Projection: The Politics of Passivity

It is not important what goes on each frame of film; it’s the spaces between frames that are important  (Norman McLaren)

Critics and commentators have remarked upon the induced reverie and pleasure associated with watching films, invariably characterising this as a magical experience. In the undue haste to replace film with digital (binary) video technology, few have considered the important role of the shutter in viewing the projected motion picture.

Typically (in shutter-based projection), theatre audiences viewing film on a screen spend half their time in darkness. This is thought to simultaneously relax the brain and increase active engagement as the mind “fills the gaps” between each shutter interruption. In this way, the brain constructs perception of movement from distinct still frames.

Specific research into the physiological and psychological aspects of motion picture viewing has been hard to find, though Gestalt psychology has explored connected concepts such as the Phi-Phenomenon and Beta Movement1. However, in 2012, the Zürcher Hochschule der Künste / ZHdK, Switzerland, commenced formal research into the differences between viewing projected motion pictures and digital video-based images2. Although the full results of this study are not yet available, a preliminary outcome found that

Im Gegensatz zum Aufnahmeverfahren beeinflusst die Projektionsweise die Wirkung deutlich; die emotionale Wirkung ist bei analoger Projektion tendenziell höher, wobei die Stärke wiederum je nach Film variiert.3

(In contrast to the recording process, the projection method clearly influences the effect; the emotional impact of analogue projection tends to be stronger, the intensity of which varies from film to film.)

This preliminary research suggests a link between the singular nature of film projection and one’s emotional involvement in the action portrayed on screen. The film projection experience may have greater impact because the viewer is physiologically engaged in the viewing process via the shutter interruptions. If it could be proved that non-film-based projection methods deprive audiences of physiological and mental engagement in the viewing process, that could partly explain why there has been notable resistance to digital projection in theatres and might be a contributing factor to recent recorded declines in cinema admissions in some parts of the world.

These concepts also have a bearing on the emerging field of audience rights. It can be asserted that denial of the ability to properly engage with motion pictures – in effect, enforced viewing passivity – is a breach of the people’s right freely to participate in the cultural life of the community, to enjoy the arts and impedes the right of artists to freely communicate information and ideas.

The need to preserve the active, engaging motion picture projection experience for filmmakers and audiences alike highlights the precariousness of a film culture and infrastructure that is in the main supported and controlled by private companies. Such companies determine the supply of and access to film-related products and equipment. This environment is increasingly unreliable. In order to preserve people’s access to the motion picture viewing experience, there will have to be intervention at national and international level4.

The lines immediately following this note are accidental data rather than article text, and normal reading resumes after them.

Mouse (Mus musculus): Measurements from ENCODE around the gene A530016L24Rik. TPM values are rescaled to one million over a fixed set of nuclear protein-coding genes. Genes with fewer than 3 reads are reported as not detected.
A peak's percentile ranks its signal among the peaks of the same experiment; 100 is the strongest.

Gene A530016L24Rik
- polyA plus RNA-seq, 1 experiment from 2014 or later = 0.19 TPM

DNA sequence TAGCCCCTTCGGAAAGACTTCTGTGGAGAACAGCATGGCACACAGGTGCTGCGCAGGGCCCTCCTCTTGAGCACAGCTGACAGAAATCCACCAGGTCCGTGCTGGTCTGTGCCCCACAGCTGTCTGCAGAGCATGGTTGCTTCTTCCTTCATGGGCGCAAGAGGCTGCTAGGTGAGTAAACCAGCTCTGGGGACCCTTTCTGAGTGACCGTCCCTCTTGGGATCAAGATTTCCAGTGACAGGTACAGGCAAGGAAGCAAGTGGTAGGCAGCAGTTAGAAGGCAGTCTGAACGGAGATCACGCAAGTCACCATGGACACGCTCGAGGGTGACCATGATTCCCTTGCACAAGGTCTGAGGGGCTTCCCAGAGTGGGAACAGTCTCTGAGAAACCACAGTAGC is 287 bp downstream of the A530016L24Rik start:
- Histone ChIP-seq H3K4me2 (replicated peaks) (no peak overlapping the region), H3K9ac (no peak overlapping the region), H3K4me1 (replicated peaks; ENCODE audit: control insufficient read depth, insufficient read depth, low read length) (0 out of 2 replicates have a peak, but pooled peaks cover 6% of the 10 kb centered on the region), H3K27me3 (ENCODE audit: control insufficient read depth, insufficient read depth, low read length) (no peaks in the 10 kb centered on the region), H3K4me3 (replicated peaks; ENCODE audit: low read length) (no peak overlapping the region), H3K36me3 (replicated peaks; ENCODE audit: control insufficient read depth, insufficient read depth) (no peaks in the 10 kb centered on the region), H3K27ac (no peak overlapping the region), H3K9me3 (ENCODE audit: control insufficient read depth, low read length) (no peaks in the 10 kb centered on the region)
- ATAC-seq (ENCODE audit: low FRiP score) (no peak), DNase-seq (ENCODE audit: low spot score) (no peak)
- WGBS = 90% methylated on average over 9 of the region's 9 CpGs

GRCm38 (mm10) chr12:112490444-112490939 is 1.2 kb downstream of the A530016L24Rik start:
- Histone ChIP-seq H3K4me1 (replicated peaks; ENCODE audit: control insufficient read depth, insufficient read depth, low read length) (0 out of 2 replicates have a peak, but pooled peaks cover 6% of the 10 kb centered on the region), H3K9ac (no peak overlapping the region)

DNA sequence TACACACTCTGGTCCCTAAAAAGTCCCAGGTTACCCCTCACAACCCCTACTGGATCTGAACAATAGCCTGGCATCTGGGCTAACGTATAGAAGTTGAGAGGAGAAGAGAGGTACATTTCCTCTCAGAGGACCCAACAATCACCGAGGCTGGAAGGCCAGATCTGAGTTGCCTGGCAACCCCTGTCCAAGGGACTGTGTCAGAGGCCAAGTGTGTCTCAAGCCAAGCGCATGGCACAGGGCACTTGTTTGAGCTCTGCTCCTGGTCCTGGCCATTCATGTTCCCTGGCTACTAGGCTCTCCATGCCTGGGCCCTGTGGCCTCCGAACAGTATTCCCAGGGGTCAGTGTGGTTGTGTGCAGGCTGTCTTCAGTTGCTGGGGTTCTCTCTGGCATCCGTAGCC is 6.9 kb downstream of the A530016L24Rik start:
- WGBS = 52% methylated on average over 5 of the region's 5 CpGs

The Zürcher Hochschule der Künste research moves discussion and consideration of this important area from an abstract position to a more concrete foundation. It constitutes an advancement in understanding and a welcome re-introduction of film viewers to this discussion.

1. The Phi-Phenomenon is a process that is carried out in the visual cortex of the brain in which spaces between static visual elements in sequence are used, in part, to construct a perception of movement.

Related to this is a similar, but distinct process called Beta Movement, which also contributes to the perception of movement between otherwise still images.

What is commonly referred to as Persistence of Vision (i.e. after-images on the retina of the eye) in fact appears to play only a minor role in the motion picture viewing process, with some claiming that it operates mostly only to reduce perceived flicker.

The human visual system and brain do not have to continuously take in images in film projection, due to the shutter interruptions approximately every 1/48 of a second (for projectors with two-bladed shutters).

2. ANALOG / DIGITAL: The Emotional Impact of Film Recording Processes on the Audience (Study by Zürcher Hochschule der Künste / ZHdK, Switzerland)

3. Medienmitteilung der Zürcher Hochschule der Künste, der Universität Zürich und der Universität Bern vom 15. März 2013

4. See the recent initiative, which the Film Advocacy Task Force wholeheartedly supports.

Additional References

Steinman, R. M., Z. Pizlo, & F.J. Pizlo. Phi is not beta, and why Wertheimer’s discovery launched the Gestalt revolution: a minireview (2000). Vision Research, 40, 2257{2264. (Abstract)
(Phi-Phenomenon) beta-phi.html
(Examples of Phi and Beta Movement),37,
Contributions of Gestalt psychology

(Phi Phenomenon and Gestalt Psychology)
(Critique of Persistence of Vision theory)
(Movement Illusion in Film – Myths and Explanations)


Motion Picture Persistence of Vision: “How You See It”
(1936 Chevrolet Educational Short Film explaining
Basic Principles of the Motion Picture Projector)
(Cinema Attendances – EU)

Image: Bioscoopaffiche, Nederlands Filmmuseum, Amsterdam, 1909,
by Julien t’ Felt (1874-1933)
Public domain / PD-Art
Public domain in the United States / PD-US

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